To achieve a natural lateral EFM, the lateral tibial component 170 is preferably implanted in a patient such that the PCL and the ACL function as they normally do in a healthy knee. In a healthy knee, deep leg flexion and internal rotation of the tibia (such as during squatting) is permitted by the PCL. In a healthy knee, nearly full leg extension with posterior displacement and internal rotation of the tibia (such as at onset of toe off during walking) loads the PCL in maximum tension, which allows the PCL to restrict posterior motion of the tibia. An iterative approach involving simulating squatting and toe off with trial component sizes is preferably performed to select the appropriate size component and position the component, such that constraint of anterior-posterior motion of the component is similar to that in a healthy knee. An initial trial component size is preferably mounted on a fixture that permits anterior-posterior adjustment of the component, and the fixture is temporarily placed on the medial tibial plateau. Once the suitable size and anterior-posterior position of the trial component are found, the position is preferably marked and used to appropriately position a medial tibial component 130 for implantation. Adjustment of the lateral tibial component may be performed at the same time as adjustment of the medial tibial component, or may be performed iteratively in succession with adjustment of the medial tibial component.

To adjust the posterior constraint of the lateral tibial component 170, the size and/or anterior-posterior position of the component are preferably iteratively adjusted until PCL tension permits leg motions that simulate the natural knee conditions during squatting. Adjustment of the anterior constraint of the lateral tibial component 170 is preferably identical to that of the medial tibial component 130. When slack of the PCL permits simulated squatting and the tension of the ACL resists simulated toe off before the conflicting geometries of the medial femoral component 110 and the medial tibial component 130 resist simulated toe off, the lateral tibial component 170 is appropriately positioned.

The patellar flange component 190 preferably functions to provide a contacting surface for the patella. As shown in FIG. 1, the patellar flange component 190 preferably attaches to the anterior distal portion of the femur, replacing or enhancing the anterior portion of the articular cartilage. The patellar flange 190 is preferably made of the same material as the medial and/or lateral femoral component, but may alternatively be made of any suitable material. The patellar flange component is preferably implanted on the femur with biological fixation, bone cement, or another suitable fixative in a manner similar to the medial and lateral femoral components. The patellar flange is preferably manufactured in a milling, casting, injection molding, sanding, polishing, and/or any suitable manufacturing and finishing processes, as known to one ordinarily skilled in the art of knee replacement systems.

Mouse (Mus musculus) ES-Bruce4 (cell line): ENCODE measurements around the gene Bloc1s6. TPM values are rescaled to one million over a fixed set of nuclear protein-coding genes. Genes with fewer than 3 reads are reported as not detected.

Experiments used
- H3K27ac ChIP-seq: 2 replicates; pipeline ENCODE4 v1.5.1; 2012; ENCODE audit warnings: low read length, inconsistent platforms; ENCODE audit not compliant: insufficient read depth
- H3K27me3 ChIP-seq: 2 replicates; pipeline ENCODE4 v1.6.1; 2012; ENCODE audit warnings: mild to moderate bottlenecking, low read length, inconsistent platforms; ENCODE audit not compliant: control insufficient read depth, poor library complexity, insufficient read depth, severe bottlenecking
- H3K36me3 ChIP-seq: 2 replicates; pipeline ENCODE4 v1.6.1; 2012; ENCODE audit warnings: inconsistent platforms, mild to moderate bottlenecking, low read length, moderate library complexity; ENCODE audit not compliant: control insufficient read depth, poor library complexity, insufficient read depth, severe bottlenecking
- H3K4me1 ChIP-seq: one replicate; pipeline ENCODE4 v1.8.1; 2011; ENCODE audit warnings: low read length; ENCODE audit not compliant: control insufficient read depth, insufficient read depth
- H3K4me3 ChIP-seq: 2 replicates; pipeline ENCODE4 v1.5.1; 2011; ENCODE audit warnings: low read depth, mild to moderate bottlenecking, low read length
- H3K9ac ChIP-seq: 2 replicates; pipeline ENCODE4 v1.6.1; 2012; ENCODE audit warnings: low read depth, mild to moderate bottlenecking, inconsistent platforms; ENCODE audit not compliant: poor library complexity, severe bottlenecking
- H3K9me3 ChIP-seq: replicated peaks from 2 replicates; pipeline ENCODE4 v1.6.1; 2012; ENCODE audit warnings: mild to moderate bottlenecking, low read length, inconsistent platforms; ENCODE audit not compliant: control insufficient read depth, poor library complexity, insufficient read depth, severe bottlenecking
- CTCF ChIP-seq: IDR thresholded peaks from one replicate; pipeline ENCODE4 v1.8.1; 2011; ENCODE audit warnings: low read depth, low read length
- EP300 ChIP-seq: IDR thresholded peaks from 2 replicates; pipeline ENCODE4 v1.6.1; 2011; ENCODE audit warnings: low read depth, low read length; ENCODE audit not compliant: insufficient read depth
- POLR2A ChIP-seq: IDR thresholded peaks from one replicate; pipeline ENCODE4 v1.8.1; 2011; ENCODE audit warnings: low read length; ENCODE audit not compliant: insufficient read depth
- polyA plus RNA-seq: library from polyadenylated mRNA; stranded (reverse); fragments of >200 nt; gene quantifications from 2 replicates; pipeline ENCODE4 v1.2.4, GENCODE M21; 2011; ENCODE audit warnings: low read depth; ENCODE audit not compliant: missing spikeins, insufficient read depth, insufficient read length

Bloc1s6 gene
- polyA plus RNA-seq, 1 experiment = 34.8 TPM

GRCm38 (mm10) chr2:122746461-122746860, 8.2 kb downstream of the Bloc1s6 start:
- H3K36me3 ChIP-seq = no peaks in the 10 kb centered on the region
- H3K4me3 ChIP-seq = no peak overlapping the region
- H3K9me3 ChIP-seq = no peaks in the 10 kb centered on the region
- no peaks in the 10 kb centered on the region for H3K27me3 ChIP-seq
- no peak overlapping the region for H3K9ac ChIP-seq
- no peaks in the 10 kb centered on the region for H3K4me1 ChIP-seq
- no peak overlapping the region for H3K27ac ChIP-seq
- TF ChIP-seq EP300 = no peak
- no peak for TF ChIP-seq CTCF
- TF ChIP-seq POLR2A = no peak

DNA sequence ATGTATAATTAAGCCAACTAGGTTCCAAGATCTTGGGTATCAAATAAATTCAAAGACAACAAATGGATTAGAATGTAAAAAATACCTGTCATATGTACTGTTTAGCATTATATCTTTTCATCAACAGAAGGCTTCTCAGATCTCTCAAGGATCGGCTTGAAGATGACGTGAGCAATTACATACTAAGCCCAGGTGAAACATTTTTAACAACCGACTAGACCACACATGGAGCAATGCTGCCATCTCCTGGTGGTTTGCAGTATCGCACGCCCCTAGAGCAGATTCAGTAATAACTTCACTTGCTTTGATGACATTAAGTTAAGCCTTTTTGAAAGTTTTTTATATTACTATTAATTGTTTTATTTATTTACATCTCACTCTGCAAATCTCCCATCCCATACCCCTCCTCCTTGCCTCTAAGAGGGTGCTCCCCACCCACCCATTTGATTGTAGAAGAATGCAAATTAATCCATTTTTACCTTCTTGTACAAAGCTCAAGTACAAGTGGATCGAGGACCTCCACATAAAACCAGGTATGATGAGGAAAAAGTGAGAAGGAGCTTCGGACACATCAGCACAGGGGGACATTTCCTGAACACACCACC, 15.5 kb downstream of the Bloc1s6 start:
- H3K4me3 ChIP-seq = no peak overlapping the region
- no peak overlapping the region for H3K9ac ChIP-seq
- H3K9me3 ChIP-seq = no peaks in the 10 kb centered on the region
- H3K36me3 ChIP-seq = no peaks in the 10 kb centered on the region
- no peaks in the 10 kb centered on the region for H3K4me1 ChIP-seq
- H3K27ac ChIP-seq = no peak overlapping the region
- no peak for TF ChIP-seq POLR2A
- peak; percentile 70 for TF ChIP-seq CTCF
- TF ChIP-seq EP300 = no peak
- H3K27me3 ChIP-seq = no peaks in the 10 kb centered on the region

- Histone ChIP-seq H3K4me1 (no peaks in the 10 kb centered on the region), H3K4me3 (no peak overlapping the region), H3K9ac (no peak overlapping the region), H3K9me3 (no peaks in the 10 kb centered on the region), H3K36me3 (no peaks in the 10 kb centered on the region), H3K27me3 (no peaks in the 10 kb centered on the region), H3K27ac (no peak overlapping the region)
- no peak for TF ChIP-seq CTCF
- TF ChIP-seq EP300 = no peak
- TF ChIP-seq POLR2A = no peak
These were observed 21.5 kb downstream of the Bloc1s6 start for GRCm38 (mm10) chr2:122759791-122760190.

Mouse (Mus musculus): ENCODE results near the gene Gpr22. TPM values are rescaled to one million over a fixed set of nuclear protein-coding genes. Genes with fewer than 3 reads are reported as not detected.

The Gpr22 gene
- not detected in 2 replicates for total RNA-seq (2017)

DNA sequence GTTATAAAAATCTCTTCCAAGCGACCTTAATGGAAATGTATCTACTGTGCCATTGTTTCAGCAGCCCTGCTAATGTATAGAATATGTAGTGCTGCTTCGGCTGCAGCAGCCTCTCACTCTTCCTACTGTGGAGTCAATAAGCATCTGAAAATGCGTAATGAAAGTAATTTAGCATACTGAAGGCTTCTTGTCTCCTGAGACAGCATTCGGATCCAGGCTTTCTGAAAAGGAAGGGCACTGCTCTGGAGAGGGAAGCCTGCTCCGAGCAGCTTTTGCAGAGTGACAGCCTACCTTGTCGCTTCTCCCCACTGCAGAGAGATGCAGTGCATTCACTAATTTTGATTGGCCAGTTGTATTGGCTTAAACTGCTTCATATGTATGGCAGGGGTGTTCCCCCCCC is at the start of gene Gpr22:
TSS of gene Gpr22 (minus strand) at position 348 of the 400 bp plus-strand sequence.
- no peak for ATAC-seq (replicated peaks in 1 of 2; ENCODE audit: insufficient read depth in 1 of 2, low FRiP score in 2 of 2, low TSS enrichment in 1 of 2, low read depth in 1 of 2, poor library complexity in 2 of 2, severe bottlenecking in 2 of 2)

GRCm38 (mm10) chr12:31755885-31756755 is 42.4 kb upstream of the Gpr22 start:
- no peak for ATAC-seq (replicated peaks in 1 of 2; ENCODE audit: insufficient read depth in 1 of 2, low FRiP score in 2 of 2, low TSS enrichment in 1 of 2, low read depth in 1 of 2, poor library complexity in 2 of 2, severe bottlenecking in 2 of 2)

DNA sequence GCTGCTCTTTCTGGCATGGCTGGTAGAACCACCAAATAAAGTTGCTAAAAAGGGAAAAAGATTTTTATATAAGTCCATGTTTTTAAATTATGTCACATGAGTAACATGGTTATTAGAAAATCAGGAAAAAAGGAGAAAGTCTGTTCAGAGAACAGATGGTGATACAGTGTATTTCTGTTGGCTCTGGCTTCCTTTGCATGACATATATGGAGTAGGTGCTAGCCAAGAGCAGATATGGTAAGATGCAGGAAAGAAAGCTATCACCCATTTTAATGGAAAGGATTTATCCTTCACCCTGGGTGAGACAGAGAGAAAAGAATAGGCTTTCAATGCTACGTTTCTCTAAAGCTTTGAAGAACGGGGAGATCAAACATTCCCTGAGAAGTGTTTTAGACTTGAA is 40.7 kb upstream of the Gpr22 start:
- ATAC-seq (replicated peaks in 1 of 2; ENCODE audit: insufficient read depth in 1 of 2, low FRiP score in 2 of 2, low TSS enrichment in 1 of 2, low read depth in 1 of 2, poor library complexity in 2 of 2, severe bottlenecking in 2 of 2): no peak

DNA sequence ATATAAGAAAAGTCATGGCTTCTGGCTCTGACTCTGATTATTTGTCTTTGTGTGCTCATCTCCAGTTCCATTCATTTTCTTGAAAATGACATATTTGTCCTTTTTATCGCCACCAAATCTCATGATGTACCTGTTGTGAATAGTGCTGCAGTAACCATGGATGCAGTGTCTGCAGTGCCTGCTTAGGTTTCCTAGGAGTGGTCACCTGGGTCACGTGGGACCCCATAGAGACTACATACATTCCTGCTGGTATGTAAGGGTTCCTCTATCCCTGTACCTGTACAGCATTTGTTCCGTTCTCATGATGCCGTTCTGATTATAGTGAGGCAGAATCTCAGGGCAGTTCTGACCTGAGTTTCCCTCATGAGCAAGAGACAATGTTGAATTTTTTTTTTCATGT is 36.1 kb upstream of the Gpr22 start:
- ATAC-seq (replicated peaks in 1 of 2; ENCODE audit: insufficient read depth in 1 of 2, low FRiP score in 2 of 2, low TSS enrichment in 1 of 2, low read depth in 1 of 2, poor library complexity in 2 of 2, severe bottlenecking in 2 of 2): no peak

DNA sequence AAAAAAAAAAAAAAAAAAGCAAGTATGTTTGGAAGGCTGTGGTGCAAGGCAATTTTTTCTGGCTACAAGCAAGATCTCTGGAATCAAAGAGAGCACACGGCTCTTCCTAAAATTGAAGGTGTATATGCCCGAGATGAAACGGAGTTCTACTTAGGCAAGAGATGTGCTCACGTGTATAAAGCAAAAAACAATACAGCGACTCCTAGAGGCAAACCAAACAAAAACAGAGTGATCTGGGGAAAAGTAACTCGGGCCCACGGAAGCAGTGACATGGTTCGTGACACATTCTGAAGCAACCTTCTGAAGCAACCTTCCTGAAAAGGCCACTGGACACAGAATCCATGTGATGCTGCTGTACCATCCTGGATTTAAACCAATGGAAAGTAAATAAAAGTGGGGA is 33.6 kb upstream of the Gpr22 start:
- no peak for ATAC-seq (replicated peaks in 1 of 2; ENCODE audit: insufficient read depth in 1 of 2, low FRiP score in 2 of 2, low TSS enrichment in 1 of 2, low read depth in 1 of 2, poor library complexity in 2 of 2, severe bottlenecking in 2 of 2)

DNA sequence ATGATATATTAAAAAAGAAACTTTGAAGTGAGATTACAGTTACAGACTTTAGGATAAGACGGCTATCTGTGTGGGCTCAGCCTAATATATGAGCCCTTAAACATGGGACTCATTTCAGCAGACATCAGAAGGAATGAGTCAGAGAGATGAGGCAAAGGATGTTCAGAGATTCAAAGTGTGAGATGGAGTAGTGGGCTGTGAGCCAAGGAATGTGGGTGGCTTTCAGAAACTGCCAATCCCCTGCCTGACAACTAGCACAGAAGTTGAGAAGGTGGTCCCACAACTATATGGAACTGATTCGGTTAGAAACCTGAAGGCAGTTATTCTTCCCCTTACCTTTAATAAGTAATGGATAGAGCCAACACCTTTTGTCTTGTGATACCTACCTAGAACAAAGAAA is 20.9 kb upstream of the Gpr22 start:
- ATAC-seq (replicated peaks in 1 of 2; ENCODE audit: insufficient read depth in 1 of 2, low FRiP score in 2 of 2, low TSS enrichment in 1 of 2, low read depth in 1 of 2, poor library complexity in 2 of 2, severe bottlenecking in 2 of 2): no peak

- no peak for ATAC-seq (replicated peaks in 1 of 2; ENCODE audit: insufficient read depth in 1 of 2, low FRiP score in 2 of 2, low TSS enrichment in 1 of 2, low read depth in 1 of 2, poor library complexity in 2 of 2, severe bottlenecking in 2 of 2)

In a second preferred embodiment of the system, as shown in FIG. 18A, the system includes a full femoral component 310. The full femoral component 310 preferably includes the medial femoral component 110, the lateral femoral component 150, and the patellar flange component 190 integrated into one piece. In variations of this alternative embodiment, the system includes a medial partial femoral component 312 that includes the medial femoral component 110 and the patellar flange component 190 integrated into one piece (FIG. 18B), or a lateral partial femoral component 314 that includes the lateral femoral component 150 and the patellar flange component 190 integrated into one piece (FIG. 18C). Alternatively, the partial femoral components 312 and 314 may each include only a portion of the patellar flange component; for example, the medial partial femoral component 312 may include the medial half of the patellar flange component. The relative positions of the individual component portions within each of the full and partial femoral components are preferably substantially fixed, but may be slightly adjustable (for example, due to compliance in the material).

In a third alternative embodiment of the system, as shown in FIG. 18D, the system includes a full tibial component 320. The full tibial component 320 preferably includes the medial tibial component 130 and the lateral tibial component 170. As shown in FIG. 18D, the medial and lateral tibial components are preferably joined by a bridge 322 adapted to cross the anterior space between the medial and lateral tibial plateaus when the full tibial component 320 is implanted in a patient. However, the bridge 322 may additionally and/or alternatively join the medial and lateral tibial pieces at any location. The bridge 322 functions to secure the relative positions of the medial and tibial components. The bridge 322 is preferably slightly concave, curving distally towards the tibia when implanted, but may be flat or have any suitable profile. The bridge 322 is preferably one connection joining the medial and lateral tibial components, but may alternatively include multiple connections that join the medial and lateral tibial components, such as in a parallel, criss-cross, and/or web-like manner. However, the bridge 322 may be any suitable shape. Similar to the full and partial femoral components, the relative positions of the medial and tibial components in the full tibial component are preferably substantially fixed, but may be slightly adjustable (for example, due to compliance in the material).